Review: Fun Home – A Perfect Balance of Joy and Sadness

Cartoonist Alison Bechdel’s story of family ties and self-discovery is uniquely personal, yet ultimately, simply human.

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The Bechdel family. Photo: Crispian Chan

Fun Home portrays the universal search for identity through a spectrum of emotions. With poignant scenes like the iconic one after the main character’s first sexual experience, Pangdemonium’s production of the musical delivers joy and despair in a relatable, heart-wrenching story.

Medium Alison, played by a brilliantly frenetic Elena Wang, has just had sex for the first time with college friend Joan and excitedly launches into the song ‘Changing My Major’, kicking off the show’s best scene. It starts off like a comedy bit made up of college-related puns, many of which drew huge laughs from the audience; one personal favourite is “I’m writing a thesis on Joan.”

But in the midst of her joy, Medium Alison reveals a profound fear of her new-found sexuality, delivering an emotional atom bomb with the line: “Am I falling into nothingness, or flying into something so sublime?” The scene ends on a bittersweet note, having showcased a perfect mix of happiness and sadness in her ecstasy and uncertainty.

The musical tells the non-linear story of Alison Bechdel, a real-life cartoonist, who literally (no, really) walks through her own memories of being the adolescent Small Alison and the college-aged Medium Alison. As an adult, she explores her complicated relationship with her closeted father against the backdrop of her own realisation that she is a lesbian.

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Small Alison (Elly Gaskell) and her father Bruce (Adrian Pang) discuss her sketch as Alison (Nikki Muller) looks on. Photo: Crispian Chan

Hindsight reveals to Alison aspects of her memories she would not have understood then, as exemplified by the ‘Ring of Keys’ scene. Small Alison, played by Elly Gaskell in this showing, sees a butch delivery woman walk into a diner, and is immediately drawn to how different she is. The scene starts sweetly enough, as Small Alison’s confusion leads to constant mid-sentence hesitations. Her perfectly natural portrayal even started modulating the breathing patterns of several audience members in unison with hers.

In most shows, such an expression of discovery and joy would already be a high point. What makes the ‘Ring of Keys’ scene transcendent is the sweet, shy, simple delivery of the question: “Do you hear my heart saying ‘Hi’?” Her happiness in discovering these new feelings is made devastating by how far she is from understanding them. These opposing emotions combine in an unforgettable mixture of elation and heartbreak.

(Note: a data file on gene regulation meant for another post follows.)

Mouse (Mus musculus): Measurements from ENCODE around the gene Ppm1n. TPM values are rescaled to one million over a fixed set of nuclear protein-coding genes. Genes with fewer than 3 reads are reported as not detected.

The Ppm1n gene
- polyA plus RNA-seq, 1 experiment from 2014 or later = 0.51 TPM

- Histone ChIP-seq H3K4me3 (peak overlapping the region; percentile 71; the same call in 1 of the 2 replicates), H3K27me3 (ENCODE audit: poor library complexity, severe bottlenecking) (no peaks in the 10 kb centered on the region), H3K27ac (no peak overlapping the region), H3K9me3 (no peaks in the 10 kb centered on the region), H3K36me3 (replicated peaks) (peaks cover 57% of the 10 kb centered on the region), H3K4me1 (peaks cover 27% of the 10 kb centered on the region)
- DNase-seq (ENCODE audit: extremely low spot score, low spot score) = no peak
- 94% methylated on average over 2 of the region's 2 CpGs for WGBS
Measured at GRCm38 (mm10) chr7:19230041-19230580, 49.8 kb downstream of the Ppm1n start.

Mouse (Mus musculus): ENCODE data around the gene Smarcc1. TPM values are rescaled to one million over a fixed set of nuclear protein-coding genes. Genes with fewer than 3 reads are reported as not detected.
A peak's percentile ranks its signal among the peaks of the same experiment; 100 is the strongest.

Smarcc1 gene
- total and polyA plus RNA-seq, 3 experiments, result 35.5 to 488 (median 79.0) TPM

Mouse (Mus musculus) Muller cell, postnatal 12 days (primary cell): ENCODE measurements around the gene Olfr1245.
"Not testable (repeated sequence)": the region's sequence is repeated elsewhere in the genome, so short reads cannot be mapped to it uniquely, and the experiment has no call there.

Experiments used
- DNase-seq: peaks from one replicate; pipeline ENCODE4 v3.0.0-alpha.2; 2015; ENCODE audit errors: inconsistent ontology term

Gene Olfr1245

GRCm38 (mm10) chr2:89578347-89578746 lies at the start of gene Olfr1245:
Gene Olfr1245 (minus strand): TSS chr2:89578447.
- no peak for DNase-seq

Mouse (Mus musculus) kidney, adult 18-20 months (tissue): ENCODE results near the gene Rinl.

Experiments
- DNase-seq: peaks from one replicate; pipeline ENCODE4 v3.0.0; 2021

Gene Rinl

However, this does not mean that every Fun Home scene contains this mix. Not only would that make for a boring show, but it is also unnecessary, for not every scene requires the full scope of humanity. For example, Adrian Pang exercises a controlled precision in his portrayal of Bruce Bechdel. Pang’s Bruce is many things — a strict father, a distant husband, a man frustrated with his sexuality — but he is never played for comedy.

Nor should he be. Take, for example, the short scene where Small Alison refuses to wear a dress to a party, and insists on changing into her “boy shirts and pants”. Without pausing, Bruce tells her that she will be the only girl not wearing a dress, using peer pressure to force Small Alison to conform. In another scene, Bruce seduces the underaged Roy, played by Benjamin Kheng, whose pop vocals are put to excellent use later on, but who is memorable here for sporting a pair of uncomfortably short shorts. In both cases, Bruce’s actions are meant to heighten our sympathy for his family, and using him for comedy could undermine that.

The Fun Home is as much a sombre place as it is a fun-filled childhood abode for Small Alison and her brothers. Photo: Crispian Chan

The undisguised emotions of many scenes make perfect sense because the whole show is depicted from Alison’s viewpoint through her memories. In that way, she is the only character who matters. From the fear she felt during Bruce’s unpredictable outbursts to the joy of dancing around the family’s funeral home (yes, fun home) with her brothers, they all fit together like pieces in the puzzle of who she is now.

Which is why no production of Fun Home can survive without a strong Alison, and Pangdemonium has the inimitable Nikki Muller. Because of the framing device of Alison’s need to remember details so she can draw them, she is in almost every scene of the show. Even when she is partially hidden in shadows, if one’s eye happens to wander over to Alison, she is always responding accordingly to the scene.

In the finale, Alison is at her wit’s end, running out of details to draw as the scenes slip out of sight and memory. When she remembers one last perfect moment between her and Bruce, it feels like the culmination of everything we’ve just seen, an embodiment of every bit of delight and pain in Alison’s life.

The word ‘bittersweet’ somehow seems inadequate to describe the truly unique emotion that lingers long after the show. Fun Home seems to propose the idea that pure humanity lies between happiness and sadness. It succeeds.

Fun Home is showing at the Drama Centre Theatre in the National Library until Oct 15. Tickets are available from Sistic.